If it shocks you to hear that clinical trials are getting more complex, you haven’t been paying attention. Specifically, we’re collecting more endpoints. We’re performing more procedures. We’re increasing nearly every executional variable, like the number of countries, the number of sites, the number of visits per patient, and the volume of data.
In fact, during our recent interview with Ken Getz of Tufts Center for the Study of Drug Development, he pointed out that over the past 20 years, they’ve seen this become a consistent trend.
But is the industry’s approach to clinical trial management making appropriate shifts? Making it through a clinical trial takes a lot of effort under normal circumstances. But today, with more data, sites, processes, and systems – it’s even more difficult.
Complexity in clinical trials isn’t bad
There are so many factors that contribute to the growing complexity of clinical trials. For example, we’ve seen a greater focus on rare disease therapies and more companion diagnostics. More precision medicine emerges each year, especially in oncology, which requires greater trial preparation as we outlined recently in our interview with Krystyna Kowalczyk of Oncobay. These kinds of treatments require researchers to collect more biomarker and genetic information at every step, even as early as screening.
Further, decentralized clinical trials and hybrid clinical trial protocol designs add complexities in execution as the industry adopts them at a more rapid pace.
And these complexities bring some great advantages. Some of the additional data leads to insights into new disease targets, or new applications for existing treatments. The adoption of more complex trial designs will bring clinical research to patients and communities previously inaccessible.
So, though more complex, these shifts mean progress, and hope for patients. Is complexity inevitable? Likely, yes – and so succeeding with clinical trial management in the future will require clinical operations leaders to accept that.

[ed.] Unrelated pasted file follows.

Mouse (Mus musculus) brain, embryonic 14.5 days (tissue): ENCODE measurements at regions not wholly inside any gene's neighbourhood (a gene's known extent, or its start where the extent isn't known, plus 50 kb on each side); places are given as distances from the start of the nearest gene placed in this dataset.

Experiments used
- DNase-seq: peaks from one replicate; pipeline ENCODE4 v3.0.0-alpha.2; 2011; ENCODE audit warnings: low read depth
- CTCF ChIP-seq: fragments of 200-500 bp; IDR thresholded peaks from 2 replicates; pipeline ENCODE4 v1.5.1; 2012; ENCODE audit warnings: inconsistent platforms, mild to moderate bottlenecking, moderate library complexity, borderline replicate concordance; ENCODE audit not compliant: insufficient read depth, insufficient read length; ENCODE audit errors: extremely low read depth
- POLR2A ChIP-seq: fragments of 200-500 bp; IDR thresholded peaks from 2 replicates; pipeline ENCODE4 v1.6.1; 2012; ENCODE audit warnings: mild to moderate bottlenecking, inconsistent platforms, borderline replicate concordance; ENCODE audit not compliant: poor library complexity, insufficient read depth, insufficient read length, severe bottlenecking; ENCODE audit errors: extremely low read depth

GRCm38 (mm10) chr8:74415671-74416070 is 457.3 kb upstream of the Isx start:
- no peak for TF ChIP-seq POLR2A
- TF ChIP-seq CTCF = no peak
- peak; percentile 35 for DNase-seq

But trial protocol complexity degrades performance
Despite the benefits that this progress brings, Tufts research has found some drawbacks. In fact, clinical trial protocol complexity is inversely correlated with performance across all measures. Whether duration of the trial, from start-up to first patient in, and even closeout, performance decreases as complexity increases.
The more complex the protocol, the longer that cycle times are. More complex protocols also have far worse failure rates and dropout rates. Complex designs see much higher numbers of protocol deviations. They also experience a much higher relative number of protocol amendments.
The complexity will continue, so clinical operations leaders must find ways to adapt. More effective understanding of sites’ clinical trial readiness is a critical need in order to achieve a fast and smooth clinical trial start up. And better preparation leads to faster start up and is the best way to counteract the well-documented growth of clinical trial delays.
Effective clinical trial management in the future will require you to prioritize readiness of sites, teams, and caregivers
There was a time that leaders emphasized simplification of the clinical trial design. However, Getz acknowledged in our conversation with him that this was not the right goal. Reducing the number of procedures, or visits, or data endpoints is not realistic today.
Instead, he recommended a mitigation mindset. We have to find models of clinical trial management that promote success despite the growing complexities. This is especially true as we move into hybrid clinical trial models, where some patients will choose to participate remotely, and others in-person.
This is why we have to emphasize preparing and equipping people in a better way. Training the way we’ve always done it doesn’t fit a more complex future.
Data will be collected from new and complicated tools. It will come from various sources that have to be learned, installed, and integrated. Processes will involve patients that may be from remote regions, or caregivers that are in disparate timezones.
We must do better for our sites, caregivers, and patients. We can do that by adopting better training methods, and by better analyzing their real understanding of the content to identify where they need more support.
Clinical trial readiness as a benchmark